True Dungeon is the brainchild of Jeff Martin, an avid Dungeons & Dragons player who first began developing the idea back in 1997 as part of a private event for a small group of fellow gamers. The first prop-driven campaign was a big success, leading Martin to expand upon the idea in following years, until Gen Con owner Peter Adkison heard about "JefCON," tried it for himself and was impressed enough to incorporate it into Gen Con in 2003.
This year's event will see more than 3000 people pass through the volunteer-built dungeon, with walls created from 6000 hand-carved stones and featuring traps, treasure and monsters generated by makeup-wearing volunteers, animatronic puppets and sculptures. Many will not survive; the True Dungeon website says, "While not in the league with The Tomb of Horrors, we have fashioned a very challenging adventure. It is quite possible that you will die before you reach the end of the adventure. We want it to be an accomplishment if a team makes it all the way through the dungeon, so you will have something to brag about if you get through this one."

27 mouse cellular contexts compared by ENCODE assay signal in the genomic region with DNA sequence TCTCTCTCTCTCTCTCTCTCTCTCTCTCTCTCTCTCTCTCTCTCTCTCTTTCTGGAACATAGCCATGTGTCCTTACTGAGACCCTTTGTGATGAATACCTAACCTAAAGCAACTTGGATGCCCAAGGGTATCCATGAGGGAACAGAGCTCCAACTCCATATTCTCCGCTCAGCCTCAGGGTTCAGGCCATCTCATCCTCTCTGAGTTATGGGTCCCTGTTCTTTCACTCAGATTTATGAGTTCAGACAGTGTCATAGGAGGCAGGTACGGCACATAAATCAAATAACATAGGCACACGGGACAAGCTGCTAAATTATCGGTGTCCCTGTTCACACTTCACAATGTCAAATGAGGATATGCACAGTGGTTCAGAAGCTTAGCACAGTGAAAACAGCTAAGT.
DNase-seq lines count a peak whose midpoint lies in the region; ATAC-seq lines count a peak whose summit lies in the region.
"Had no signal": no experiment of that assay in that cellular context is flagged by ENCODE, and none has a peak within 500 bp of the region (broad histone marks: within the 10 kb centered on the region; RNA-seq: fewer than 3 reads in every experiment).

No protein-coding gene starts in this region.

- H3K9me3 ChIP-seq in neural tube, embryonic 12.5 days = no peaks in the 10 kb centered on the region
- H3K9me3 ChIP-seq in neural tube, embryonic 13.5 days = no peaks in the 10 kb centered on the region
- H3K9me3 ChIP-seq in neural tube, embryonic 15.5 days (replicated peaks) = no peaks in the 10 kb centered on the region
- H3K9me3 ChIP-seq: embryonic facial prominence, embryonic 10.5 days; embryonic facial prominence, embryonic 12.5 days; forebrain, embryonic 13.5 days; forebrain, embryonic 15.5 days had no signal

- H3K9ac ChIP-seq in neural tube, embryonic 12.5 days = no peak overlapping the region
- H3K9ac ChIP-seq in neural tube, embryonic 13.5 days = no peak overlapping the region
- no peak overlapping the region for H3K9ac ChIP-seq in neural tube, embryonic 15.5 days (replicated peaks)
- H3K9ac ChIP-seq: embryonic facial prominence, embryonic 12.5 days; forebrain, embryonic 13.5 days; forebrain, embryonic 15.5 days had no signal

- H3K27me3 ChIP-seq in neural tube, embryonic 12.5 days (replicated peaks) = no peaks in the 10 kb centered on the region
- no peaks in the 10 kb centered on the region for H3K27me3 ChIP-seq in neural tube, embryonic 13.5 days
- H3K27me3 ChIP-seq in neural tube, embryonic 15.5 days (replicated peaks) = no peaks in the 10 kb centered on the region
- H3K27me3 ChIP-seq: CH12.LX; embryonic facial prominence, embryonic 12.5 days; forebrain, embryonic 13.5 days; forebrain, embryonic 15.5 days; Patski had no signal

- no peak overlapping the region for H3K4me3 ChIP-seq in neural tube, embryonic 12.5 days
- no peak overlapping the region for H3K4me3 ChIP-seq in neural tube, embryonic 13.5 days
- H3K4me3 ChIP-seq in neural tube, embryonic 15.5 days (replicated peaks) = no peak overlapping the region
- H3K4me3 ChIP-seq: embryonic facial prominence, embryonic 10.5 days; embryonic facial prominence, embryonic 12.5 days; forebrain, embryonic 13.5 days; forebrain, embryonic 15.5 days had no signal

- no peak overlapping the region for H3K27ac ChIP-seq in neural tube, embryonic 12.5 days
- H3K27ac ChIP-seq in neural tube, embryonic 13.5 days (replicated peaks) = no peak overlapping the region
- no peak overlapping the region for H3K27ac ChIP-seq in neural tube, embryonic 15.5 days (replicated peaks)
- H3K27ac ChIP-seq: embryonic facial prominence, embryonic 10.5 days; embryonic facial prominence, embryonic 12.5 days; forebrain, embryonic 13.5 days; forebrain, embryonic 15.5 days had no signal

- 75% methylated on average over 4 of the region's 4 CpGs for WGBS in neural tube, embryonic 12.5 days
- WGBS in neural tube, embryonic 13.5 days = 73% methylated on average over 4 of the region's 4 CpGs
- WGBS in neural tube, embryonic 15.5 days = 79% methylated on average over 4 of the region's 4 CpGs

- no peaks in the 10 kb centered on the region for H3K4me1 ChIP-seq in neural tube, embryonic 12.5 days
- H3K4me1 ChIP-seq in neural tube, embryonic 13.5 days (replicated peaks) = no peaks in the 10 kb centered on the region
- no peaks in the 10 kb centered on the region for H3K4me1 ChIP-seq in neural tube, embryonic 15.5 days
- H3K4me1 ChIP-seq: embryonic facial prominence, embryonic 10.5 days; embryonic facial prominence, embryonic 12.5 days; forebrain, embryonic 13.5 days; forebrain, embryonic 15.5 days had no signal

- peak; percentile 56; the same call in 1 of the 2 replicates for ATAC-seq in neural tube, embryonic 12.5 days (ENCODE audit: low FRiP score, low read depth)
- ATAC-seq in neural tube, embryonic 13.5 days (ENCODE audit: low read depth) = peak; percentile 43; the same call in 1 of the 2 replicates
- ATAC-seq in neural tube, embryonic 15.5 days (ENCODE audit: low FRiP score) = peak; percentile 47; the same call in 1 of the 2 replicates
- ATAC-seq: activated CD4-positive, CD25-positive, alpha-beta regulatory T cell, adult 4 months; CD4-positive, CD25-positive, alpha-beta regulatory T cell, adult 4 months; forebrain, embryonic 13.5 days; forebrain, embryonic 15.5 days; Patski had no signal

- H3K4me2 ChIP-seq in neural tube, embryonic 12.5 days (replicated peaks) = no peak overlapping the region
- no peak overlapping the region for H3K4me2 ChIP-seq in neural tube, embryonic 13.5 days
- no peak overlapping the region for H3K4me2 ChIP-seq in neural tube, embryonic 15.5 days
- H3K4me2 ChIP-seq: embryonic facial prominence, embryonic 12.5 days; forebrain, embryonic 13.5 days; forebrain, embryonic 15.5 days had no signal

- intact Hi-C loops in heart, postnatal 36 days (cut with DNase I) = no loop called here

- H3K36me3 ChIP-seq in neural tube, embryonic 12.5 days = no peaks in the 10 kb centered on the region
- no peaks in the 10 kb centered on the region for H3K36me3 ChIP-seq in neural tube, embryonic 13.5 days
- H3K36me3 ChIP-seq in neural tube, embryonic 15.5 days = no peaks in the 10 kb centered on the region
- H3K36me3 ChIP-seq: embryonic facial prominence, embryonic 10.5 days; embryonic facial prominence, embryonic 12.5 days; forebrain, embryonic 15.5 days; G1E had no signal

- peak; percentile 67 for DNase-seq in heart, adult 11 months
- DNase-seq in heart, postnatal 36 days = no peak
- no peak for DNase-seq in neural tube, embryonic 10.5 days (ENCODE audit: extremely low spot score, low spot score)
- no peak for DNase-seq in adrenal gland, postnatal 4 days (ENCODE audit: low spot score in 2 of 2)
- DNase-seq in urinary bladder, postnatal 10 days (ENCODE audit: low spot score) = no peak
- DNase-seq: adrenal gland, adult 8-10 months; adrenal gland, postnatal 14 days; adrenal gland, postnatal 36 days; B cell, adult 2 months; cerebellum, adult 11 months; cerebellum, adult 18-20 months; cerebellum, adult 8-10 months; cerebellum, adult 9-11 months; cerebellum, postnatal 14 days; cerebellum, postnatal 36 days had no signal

Martin said the dungeon grows in size and complexity each year, and hinted that it may already be outgrowing its current confines at Gen Con. "Right now we're in a 22,000 square foot ballroom," he said. "The largest ballroom in Indiana, and we're squished."
Unlike a typical LARP game, True Dungeon doesn't require players to stay in character while they're in the adventure. Some participants do dress up for the event, but the focus is on problem solving, teamwork and combat tactics in a classic dungeon crawl driven by a modified D&D rule set that includes physical interactions with players, ensuring their "coordination and nerves will be tested." The game makes extensive use of large-scale puzzles and props like smoke effects and traps made with firecrackers, jets of water and, apparently, even mild electric shocks.
Cate Hirschbiel has made three previous runs through True Dungeon, and is set to do a fourth this year. "It's unlike any other even at Gen Con," she said. "It's such a rush when you play. I'm just pumped up for hours afterwards."
More information about True Dungeon, including photos, a walkthrough video, a player's guide and more, check out truedungeon.com.